I read the following Dvar Torah this past weekend on Bereishit. It spoke about the first instance of free will, as in the Kayin having a choice to either go down the dark side or come to an understanding regarding the acceptance of his brother’s sacrifice over his. As I was reading this, I was struck by a couple of problems with Rabbi Bieler’s approach which I want to share.
1. He implies that there was no free will before the sin of eating from the Tree of Knowledge of Good and Evil. To be more specific, the argument is that by G-d telling Adam not to eat of the Tree of Knowledge of Good and Evil, he was placing an ultimatum but not actually presenting a choice. Of course, if we think about it, all commands have choice. If Adam chooses to ignore the command, there will be a consequence, which G-d spells out. When Kayin is presented with a choice, he is not given a direct consequence, so much as G-d presents the two roads Kayin can travel depending on his choice (“If you do well, you will be uplifted. And if you do not do well, sin crouches at the door, and to you shall be its desire. Yet you can rule over it.”)
2. The dvar Torah implies that G-d made a mistake the first time by placing an ultimatum on Adam as opposed to laying out the options before him. As such, when we get to Kayin, G-d fixes the mistake. To me, that seems to be the polar opposite of how the creation story is to be read. Adam and Eve live in a Utopian world. G-d, being the all knowing, perfect, etc. would presumably know the proper approach to take regarding the prohibition of eating from the Tree. He, however, assumes that G-d’s approach with Adam was wrong, because he disobeyed, and therefore G-d needs to rectify the mistake when the next potential sin could come by offering a concrete psychological choice.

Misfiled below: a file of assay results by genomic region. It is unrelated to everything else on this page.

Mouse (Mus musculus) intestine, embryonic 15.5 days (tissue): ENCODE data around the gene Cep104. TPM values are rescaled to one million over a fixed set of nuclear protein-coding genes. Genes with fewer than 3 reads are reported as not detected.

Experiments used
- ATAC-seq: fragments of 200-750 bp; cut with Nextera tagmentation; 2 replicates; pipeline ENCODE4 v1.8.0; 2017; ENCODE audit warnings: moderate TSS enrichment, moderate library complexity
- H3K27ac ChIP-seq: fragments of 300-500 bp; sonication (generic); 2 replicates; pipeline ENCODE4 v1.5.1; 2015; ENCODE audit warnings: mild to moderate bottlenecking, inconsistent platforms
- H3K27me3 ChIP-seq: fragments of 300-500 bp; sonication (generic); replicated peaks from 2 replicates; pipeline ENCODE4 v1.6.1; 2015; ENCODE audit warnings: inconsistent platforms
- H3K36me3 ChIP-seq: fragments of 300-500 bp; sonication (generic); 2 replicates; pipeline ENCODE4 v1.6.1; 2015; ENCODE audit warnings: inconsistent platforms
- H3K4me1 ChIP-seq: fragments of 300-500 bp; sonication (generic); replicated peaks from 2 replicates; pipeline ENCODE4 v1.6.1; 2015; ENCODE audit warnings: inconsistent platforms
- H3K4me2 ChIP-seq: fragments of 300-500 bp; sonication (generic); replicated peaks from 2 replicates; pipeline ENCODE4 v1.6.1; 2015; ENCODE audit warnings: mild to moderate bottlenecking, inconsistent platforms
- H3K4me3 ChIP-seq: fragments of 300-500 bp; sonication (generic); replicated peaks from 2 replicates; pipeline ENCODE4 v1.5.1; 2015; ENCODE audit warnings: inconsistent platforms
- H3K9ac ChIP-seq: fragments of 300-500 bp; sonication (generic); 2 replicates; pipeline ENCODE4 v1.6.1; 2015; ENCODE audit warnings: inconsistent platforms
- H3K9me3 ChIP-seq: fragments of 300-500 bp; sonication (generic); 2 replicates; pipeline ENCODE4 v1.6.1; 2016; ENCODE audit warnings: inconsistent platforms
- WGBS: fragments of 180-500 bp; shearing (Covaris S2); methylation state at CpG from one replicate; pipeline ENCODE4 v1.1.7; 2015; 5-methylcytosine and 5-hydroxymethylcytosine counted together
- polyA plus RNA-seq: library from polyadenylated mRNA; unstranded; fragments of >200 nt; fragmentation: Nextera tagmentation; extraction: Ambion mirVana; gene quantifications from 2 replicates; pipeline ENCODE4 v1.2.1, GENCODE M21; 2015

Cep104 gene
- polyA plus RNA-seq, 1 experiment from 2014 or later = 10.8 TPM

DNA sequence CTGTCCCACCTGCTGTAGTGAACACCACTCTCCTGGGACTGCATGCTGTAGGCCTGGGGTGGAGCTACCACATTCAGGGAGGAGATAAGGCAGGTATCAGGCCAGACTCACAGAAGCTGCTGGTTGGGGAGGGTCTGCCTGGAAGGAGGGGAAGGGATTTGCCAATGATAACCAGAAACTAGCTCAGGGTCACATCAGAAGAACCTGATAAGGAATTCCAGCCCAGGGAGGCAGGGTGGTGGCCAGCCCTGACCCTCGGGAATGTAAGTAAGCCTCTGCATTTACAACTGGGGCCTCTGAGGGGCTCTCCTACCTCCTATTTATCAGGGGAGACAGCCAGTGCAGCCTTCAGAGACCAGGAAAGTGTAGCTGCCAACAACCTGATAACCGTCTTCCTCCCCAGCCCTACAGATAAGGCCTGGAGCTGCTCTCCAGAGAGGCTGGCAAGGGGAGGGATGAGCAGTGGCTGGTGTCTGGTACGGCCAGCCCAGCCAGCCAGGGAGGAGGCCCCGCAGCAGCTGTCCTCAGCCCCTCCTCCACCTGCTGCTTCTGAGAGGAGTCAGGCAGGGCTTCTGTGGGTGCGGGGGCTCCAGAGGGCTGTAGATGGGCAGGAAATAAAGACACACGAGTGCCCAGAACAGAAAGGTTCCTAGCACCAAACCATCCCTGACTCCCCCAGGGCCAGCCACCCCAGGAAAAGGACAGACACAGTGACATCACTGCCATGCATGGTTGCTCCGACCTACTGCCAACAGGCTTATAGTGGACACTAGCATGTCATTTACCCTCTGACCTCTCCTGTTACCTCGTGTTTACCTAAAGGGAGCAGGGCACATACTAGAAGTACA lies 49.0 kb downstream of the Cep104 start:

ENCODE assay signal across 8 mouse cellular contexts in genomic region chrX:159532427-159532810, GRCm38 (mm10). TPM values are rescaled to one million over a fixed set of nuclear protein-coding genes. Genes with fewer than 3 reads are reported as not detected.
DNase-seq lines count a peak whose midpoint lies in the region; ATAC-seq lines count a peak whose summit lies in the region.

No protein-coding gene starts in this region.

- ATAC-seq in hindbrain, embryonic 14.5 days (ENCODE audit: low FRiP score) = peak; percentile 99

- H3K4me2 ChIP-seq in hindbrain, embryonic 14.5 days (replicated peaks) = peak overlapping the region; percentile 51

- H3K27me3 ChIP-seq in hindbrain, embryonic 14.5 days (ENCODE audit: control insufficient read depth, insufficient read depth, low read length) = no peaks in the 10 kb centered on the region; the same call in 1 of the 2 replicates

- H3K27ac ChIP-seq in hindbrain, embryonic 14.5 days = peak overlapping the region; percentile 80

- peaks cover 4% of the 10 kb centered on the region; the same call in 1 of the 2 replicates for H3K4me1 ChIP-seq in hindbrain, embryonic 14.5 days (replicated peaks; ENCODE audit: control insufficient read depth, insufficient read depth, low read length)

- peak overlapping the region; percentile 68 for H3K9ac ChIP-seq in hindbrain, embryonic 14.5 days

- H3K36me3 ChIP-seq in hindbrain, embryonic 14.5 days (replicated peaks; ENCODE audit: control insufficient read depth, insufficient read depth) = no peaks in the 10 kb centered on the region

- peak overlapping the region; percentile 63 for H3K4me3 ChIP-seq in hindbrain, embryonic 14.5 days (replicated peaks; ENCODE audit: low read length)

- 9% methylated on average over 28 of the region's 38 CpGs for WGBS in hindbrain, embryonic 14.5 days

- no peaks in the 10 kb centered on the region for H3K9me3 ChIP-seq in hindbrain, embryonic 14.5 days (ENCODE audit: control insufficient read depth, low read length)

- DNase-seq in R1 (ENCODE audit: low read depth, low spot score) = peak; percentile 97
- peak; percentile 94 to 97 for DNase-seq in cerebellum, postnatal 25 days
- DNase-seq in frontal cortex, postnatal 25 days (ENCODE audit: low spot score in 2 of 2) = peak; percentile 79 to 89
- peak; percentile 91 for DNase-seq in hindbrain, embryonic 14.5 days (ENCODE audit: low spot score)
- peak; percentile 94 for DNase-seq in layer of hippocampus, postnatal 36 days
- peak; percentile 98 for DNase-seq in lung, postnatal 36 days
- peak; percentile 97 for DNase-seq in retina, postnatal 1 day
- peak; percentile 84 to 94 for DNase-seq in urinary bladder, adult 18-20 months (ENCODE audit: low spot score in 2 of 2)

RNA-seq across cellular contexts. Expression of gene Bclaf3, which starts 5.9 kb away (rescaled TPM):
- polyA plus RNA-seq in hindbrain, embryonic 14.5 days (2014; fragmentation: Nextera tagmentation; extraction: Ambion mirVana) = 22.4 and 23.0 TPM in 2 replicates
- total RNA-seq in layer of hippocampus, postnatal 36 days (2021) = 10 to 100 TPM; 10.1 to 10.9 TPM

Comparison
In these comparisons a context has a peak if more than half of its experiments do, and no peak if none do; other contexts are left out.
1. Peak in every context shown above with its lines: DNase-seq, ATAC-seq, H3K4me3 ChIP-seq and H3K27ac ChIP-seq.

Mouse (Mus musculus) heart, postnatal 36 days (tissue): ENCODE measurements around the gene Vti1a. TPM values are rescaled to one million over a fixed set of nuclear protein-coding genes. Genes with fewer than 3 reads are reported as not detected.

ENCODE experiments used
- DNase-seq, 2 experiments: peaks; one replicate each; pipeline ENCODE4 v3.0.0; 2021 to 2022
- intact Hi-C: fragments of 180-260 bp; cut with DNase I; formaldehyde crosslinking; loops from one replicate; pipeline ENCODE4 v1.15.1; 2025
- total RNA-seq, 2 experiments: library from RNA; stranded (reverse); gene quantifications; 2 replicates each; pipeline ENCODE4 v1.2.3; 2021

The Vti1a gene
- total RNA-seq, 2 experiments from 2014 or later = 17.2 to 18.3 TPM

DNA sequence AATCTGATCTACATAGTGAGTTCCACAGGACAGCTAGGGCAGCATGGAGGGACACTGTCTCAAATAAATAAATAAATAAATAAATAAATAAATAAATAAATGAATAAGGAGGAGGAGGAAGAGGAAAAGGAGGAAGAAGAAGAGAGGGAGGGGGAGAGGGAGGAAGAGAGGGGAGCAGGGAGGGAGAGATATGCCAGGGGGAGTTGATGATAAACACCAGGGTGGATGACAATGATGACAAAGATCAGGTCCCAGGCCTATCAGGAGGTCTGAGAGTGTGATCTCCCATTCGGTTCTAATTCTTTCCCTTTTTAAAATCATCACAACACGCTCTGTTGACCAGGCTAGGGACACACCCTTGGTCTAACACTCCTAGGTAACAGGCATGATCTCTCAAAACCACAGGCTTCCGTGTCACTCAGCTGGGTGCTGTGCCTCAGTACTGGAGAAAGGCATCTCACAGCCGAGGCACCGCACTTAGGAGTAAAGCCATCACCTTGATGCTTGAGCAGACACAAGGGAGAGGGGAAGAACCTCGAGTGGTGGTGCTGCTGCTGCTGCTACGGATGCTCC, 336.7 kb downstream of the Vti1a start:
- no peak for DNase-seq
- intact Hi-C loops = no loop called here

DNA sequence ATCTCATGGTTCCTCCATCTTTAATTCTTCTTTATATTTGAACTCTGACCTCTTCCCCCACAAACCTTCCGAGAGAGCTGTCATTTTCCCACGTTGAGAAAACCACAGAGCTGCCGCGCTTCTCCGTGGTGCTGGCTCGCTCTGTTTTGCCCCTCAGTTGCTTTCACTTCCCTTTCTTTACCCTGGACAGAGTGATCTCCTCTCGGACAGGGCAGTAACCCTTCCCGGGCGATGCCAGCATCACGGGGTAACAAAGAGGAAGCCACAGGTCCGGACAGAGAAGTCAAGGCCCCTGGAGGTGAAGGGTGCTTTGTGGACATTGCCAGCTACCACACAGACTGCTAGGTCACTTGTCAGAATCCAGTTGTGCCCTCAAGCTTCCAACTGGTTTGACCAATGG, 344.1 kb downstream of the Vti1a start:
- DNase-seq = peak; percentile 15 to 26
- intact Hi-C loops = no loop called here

3. The message is quite interesting. The first born is not automatically removed from the seen in favor of the younger child. Rather, the first born often fails to reach the expectations placed on him/her by the parents.